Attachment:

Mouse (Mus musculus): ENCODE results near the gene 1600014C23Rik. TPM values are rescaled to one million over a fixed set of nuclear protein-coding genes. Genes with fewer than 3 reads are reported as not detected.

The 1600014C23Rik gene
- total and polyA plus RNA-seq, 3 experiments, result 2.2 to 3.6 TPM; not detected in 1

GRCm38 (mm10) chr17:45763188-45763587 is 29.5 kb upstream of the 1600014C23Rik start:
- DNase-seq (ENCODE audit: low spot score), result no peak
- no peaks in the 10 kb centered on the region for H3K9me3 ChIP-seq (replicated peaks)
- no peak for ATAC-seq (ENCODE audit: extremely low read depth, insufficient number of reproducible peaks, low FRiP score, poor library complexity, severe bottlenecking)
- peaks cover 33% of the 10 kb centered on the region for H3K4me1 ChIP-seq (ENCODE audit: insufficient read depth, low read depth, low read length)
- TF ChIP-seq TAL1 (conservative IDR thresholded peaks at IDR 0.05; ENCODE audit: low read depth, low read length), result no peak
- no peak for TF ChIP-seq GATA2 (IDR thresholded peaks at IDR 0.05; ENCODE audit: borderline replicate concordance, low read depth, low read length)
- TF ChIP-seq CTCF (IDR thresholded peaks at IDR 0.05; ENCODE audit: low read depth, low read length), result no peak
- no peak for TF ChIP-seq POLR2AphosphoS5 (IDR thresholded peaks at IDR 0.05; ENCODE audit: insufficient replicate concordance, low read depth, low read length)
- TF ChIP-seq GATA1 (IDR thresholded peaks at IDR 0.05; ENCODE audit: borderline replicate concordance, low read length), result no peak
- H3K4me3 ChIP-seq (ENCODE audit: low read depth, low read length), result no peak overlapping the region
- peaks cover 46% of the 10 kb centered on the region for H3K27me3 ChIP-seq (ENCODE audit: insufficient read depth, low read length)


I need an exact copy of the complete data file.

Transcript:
Mouse (Mus musculus): ENCODE results near the gene 1600014C23Rik. TPM values are rescaled to one million over a fixed set of nuclear protein-coding genes. Genes with fewer than 3 reads are reported as not detected.

The 1600014C23Rik gene
- total and polyA plus RNA-seq, 3 experiments, result 2.2 to 3.6 TPM; not detected in 1

GRCm38 (mm10) chr17:45763188-45763587 is 29.5 kb upstream of the 1600014C23Rik start:
- DNase-seq (ENCODE audit: low spot score), result no peak
- no peaks in the 10 kb centered on the region for H3K9me3 ChIP-seq (replicated peaks)
- no peak for ATAC-seq (ENCODE audit: extremely low read depth, insufficient number of reproducible peaks, low FRiP score, poor library complexity, severe bottlenecking)
- peaks cover 33% of the 10 kb centered on the region for H3K4me1 ChIP-seq (ENCODE audit: insufficient read depth, low read depth, low read length)
- TF ChIP-seq TAL1 (conservative IDR thresholded peaks at IDR 0.05; ENCODE audit: low read depth, low read length), result no peak
- no peak for TF ChIP-seq GATA2 (IDR thresholded peaks at IDR 0.05; ENCODE audit: borderline replicate concordance, low read depth, low read length)
- TF ChIP-seq CTCF (IDR thresholded peaks at IDR 0.05; ENCODE audit: low read depth, low read length), result no peak
- no peak for TF ChIP-seq POLR2AphosphoS5 (IDR thresholded peaks at IDR 0.05; ENCODE audit: insufficient replicate concordance, low read depth, low read length)
- TF ChIP-seq GATA1 (IDR thresholded peaks at IDR 0.05; ENCODE audit: borderline replicate concordance, low read length), result no peak
- H3K4me3 ChIP-seq (ENCODE audit: low read depth, low read length), result no peak overlapping the region
- peaks cover 46% of the 10 kb centered on the region for H3K27me3 ChIP-seq (ENCODE audit: insufficient read depth, low read length)